Additional "From Further Afield" Articles


Published: 12/18/2012 3:06:37 PM


"Faith is what gives life shape and meaning."

Good thought, right?  One most of us would more or less agree with, I’d suppose.  But what if I told you that this rather insightful sentence wasn’t proclaimed by a theologian or a pastor or even an obvious church-goer?  In fact, this quote was taken from a character (Marshall) in the sitcom How I Met Your Mother.  While I am not extolling the virtues of this particular show, many of my students are wildly fascinated by it, so I chose to watch the episode where faith is mentioned during one class period.  My students are learning English, so it gave them a chance to practice their listening and cognitive skills and then apply what they heard to their lives.

If you are at all familiar with the character of Marshall, you could probably guess that he’s not talking about faith in Jesus when he says this.  In fact, he is discussing his own faith in the enigmas of the mystical and unexplained phenomena and creatures like bigfoot and werewolves.  For him, this is what gives his life shape and meaning, so I took the opportunity to poll my students and ask them what they have faith in and how that makes a difference in their lives.  I received both funny and heartfelt responses; among my favorite are the following: "True love,” "I have faith that after something really bad happens, something good will then happen,” "Myself,” "My family,” "Twilight” (yes, the book…perhaps that person misunderstood the question…), "Jesus.”  With the possible exception of Twilight, I don’t think that any of them are inherently bad things to believe in.  They are positive and even heartwarming, but where do they leave us?  You might think that you have attained true love only to see it fall to pieces around you, situations might cause you hurt and pain over and over again, and you even may doubt yourself and even those that love you the most.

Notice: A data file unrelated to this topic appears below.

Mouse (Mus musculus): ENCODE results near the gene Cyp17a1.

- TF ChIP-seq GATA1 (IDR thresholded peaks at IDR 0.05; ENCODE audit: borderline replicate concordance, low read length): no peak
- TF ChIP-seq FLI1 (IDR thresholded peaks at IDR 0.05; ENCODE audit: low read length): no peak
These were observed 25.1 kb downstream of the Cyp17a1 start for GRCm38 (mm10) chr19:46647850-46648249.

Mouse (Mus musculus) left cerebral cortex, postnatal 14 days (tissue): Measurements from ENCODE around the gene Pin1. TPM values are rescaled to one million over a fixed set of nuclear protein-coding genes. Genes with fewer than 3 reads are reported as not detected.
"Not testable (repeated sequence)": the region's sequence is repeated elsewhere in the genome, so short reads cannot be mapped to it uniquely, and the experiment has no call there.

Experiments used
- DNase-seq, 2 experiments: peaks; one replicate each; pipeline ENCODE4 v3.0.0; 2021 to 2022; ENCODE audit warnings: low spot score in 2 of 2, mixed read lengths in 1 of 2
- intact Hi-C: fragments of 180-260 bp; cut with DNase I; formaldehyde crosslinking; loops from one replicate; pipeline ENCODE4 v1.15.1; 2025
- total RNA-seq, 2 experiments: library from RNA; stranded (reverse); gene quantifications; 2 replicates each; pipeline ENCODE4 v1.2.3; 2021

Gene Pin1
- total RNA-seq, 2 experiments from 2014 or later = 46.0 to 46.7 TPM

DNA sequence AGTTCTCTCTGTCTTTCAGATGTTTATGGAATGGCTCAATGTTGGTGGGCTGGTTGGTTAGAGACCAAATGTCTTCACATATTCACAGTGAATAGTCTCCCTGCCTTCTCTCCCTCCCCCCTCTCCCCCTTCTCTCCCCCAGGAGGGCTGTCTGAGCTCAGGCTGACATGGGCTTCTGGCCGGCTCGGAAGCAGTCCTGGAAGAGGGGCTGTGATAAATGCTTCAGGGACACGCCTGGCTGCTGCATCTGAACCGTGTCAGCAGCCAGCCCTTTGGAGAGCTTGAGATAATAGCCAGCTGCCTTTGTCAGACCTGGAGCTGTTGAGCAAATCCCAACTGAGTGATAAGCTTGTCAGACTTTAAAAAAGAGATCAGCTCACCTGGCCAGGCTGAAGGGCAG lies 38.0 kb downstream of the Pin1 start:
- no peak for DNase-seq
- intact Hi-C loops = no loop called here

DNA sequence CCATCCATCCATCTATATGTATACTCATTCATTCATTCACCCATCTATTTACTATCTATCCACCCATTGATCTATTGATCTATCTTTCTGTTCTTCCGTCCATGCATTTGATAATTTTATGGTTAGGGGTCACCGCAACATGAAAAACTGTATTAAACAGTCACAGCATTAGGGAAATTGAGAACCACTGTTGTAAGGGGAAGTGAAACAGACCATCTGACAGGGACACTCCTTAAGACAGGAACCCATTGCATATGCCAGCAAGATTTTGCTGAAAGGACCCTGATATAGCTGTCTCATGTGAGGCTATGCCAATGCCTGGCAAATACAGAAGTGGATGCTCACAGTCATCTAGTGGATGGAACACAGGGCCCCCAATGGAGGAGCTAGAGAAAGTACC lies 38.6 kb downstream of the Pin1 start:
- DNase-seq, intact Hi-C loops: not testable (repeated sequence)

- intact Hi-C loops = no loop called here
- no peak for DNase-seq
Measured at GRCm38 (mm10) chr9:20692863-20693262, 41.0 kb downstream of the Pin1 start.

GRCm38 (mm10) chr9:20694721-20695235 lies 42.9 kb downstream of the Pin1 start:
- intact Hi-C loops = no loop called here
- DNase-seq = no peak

This leads us to the question of the object of our faith.  Faith may give our life shape and meaning, but the object of that faith must be more important than the faith by itself.  I can believe with every fiber of my being that my pen is a pencil, but that doesn’t make the reality that it is a pen any less true.  More seriously, I can believe that being a good person will save me, but my faith doesn’t make that true either.  There is a greater truth that is not man-made; instead, Jesus Himself tells us, "I am the way and the truth and the life.  No one comes to the Father except through me.” (John 14:6)  The only way to salvation is believing in Jesus as our Savior; He does not leave us with a crumbled life and a false faith.  He never changes and will not disappoint us.  The other truths we make for ourselves to believe in might be widely propagated, but yet, they are false.  

Finally, the idea of faith is not a new concept, even to those outside of the church.  I would even wager that everyone has faith in something.  However, faith in Jesus just might be the new concept.  I pray that all of us might have enough wisdom to meet people at the common crossroads of faith and enough boldness to share that mere faith is not enough.  It is the object of that faith which really matters.

Er?s vár a mi Istenünk, (A Mighty Fortress Is Our God)

Contributed by Sarah Berta-Somogyi

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